by Mac Ehrhardt • President, Co-Owner of Albert Lea Seed
Albert Lea Seed is proud to announce that we are pledging $60,000 to support Dr. Kevin Smith’s Winter Barley project at the University of Minnesota. We believe that farmers throughout the Upper Midwest will benefit from the winter-hardy winter barley varieties he is breeding.
Our company is committed to regenerative agriculture. We strongly believe that, in addition to feeding us all, agriculture has an essential role to play in keeping our surface and groundwater clean, protecting our natural flora and fauna, and in reducing the impact of climate change. One of the simplest and most efficient ways for agriculture to have a positive impact on all these ecosystem services is by diversifying crop rotations and especially by keeping roots in the ground year-round.
Winter cereals, such as rye, wheat, and barley offer farmers rotational crops that helps achieve these objectives. Fall-planted barley would benefit farmers by allowing them to plant in the fall and not worry about spring planting weather. Winter barley will deliver the ecosystem services food companies are trying to achieve such as: sequestering carbon, reducing erosion, enhancing soil structure, increasing soil organic matter, minimizing nitrogen leaching and improving water quality. Unfortunately, we do not yet have winter barley varieties that are consistently winter hardy in the Upper Midwest.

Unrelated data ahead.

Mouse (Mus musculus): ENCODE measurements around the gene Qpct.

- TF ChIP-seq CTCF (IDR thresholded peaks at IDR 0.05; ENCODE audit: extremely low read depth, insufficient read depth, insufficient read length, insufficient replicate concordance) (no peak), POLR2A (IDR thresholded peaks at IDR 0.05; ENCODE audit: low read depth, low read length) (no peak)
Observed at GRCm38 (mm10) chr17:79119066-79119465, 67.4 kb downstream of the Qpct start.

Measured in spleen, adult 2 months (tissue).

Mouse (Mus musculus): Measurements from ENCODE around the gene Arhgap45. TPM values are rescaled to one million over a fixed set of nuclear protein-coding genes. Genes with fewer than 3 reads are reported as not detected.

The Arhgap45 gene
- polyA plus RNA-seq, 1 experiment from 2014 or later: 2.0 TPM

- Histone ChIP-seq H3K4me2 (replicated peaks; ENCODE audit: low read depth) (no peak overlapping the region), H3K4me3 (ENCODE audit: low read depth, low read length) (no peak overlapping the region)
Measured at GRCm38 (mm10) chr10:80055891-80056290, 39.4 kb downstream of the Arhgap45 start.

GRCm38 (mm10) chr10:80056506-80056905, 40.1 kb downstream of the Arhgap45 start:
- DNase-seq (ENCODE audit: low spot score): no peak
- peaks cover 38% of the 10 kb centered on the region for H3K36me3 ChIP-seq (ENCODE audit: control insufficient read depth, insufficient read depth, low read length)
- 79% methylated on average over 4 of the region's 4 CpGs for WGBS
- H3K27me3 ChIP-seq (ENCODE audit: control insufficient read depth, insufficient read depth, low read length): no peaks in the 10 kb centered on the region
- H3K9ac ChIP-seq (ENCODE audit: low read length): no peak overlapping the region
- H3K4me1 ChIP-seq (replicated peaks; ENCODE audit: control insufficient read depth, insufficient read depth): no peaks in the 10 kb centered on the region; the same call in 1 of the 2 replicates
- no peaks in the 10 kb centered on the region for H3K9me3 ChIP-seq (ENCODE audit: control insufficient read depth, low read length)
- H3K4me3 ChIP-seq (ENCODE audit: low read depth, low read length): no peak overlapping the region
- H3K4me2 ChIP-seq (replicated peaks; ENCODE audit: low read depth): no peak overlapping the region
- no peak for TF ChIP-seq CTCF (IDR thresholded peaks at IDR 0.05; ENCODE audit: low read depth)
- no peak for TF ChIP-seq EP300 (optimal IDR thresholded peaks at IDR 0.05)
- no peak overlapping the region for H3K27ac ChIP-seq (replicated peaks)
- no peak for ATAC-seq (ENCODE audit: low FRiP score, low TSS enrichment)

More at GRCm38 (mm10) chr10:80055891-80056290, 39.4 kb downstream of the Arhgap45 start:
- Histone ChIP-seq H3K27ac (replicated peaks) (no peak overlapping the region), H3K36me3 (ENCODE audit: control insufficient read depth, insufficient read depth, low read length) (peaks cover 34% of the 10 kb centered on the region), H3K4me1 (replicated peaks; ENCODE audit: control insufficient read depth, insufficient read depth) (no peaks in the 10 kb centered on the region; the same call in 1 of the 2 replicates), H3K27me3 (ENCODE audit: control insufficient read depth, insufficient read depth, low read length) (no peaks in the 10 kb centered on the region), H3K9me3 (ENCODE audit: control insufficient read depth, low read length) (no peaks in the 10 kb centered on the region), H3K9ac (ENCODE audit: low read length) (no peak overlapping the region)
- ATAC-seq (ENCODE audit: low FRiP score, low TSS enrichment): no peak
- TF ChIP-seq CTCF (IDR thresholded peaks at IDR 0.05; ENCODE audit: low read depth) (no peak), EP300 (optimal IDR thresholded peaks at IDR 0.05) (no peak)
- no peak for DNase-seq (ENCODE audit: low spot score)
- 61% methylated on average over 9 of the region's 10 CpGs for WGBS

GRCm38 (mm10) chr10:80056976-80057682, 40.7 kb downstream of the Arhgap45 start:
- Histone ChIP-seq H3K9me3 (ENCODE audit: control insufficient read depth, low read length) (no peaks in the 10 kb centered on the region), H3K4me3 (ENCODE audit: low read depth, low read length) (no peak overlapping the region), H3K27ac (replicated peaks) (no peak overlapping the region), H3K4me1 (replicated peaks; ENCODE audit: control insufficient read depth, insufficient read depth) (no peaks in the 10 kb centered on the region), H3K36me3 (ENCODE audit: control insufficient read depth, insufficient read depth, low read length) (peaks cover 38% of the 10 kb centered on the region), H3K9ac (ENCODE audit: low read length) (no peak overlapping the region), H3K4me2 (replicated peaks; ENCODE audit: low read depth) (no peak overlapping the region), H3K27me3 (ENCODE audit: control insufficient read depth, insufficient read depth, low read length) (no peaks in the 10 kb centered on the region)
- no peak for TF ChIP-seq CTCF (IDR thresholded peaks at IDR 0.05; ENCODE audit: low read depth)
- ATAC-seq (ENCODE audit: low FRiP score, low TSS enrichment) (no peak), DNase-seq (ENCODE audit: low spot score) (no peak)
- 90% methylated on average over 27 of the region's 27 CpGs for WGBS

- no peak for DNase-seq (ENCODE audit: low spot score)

Enter Dr. Kevin Smith of the University of Minnesota. Dr. Smith has been working on developing 2-row and 6-row winter barley varieties for close to a decade when the University of Minnesota initiated a winter barley breeding program in 2011 as part of a national USDA-funded project. The UMN breeding program has developed advanced six-row barley breeding lines that survive better than current varieties. Based on trials in Minnesota, current winter barley cultivars have reached 70% or better survival in five of the past ten years.
Changes in malting and brewing industry demand has shifted the UMN research focus away from six-row barley to two-row barleys, which are preferred by malters. But Dr. Smith had some 6-row varieties in his program that were showing promise as a winter annual to help provide farm income and continuous cover in Midwest cropping systems.
When we learned that these were going to be put on the shelf, we asked if we could support this breeding program specifically to try to bring about the release of winterhardy 6-row barley for feed and forage. We have pledged to give $20,000 per year for three years in order to fund the development of these varieties.
We are proud to be able to support the work of Dr. Kevin Smith at the College of Food, Agricultural, and Natural Resource Sciences. Thanks to you, our customers, for supporting our business so that we can support this work!Tags: winterhardy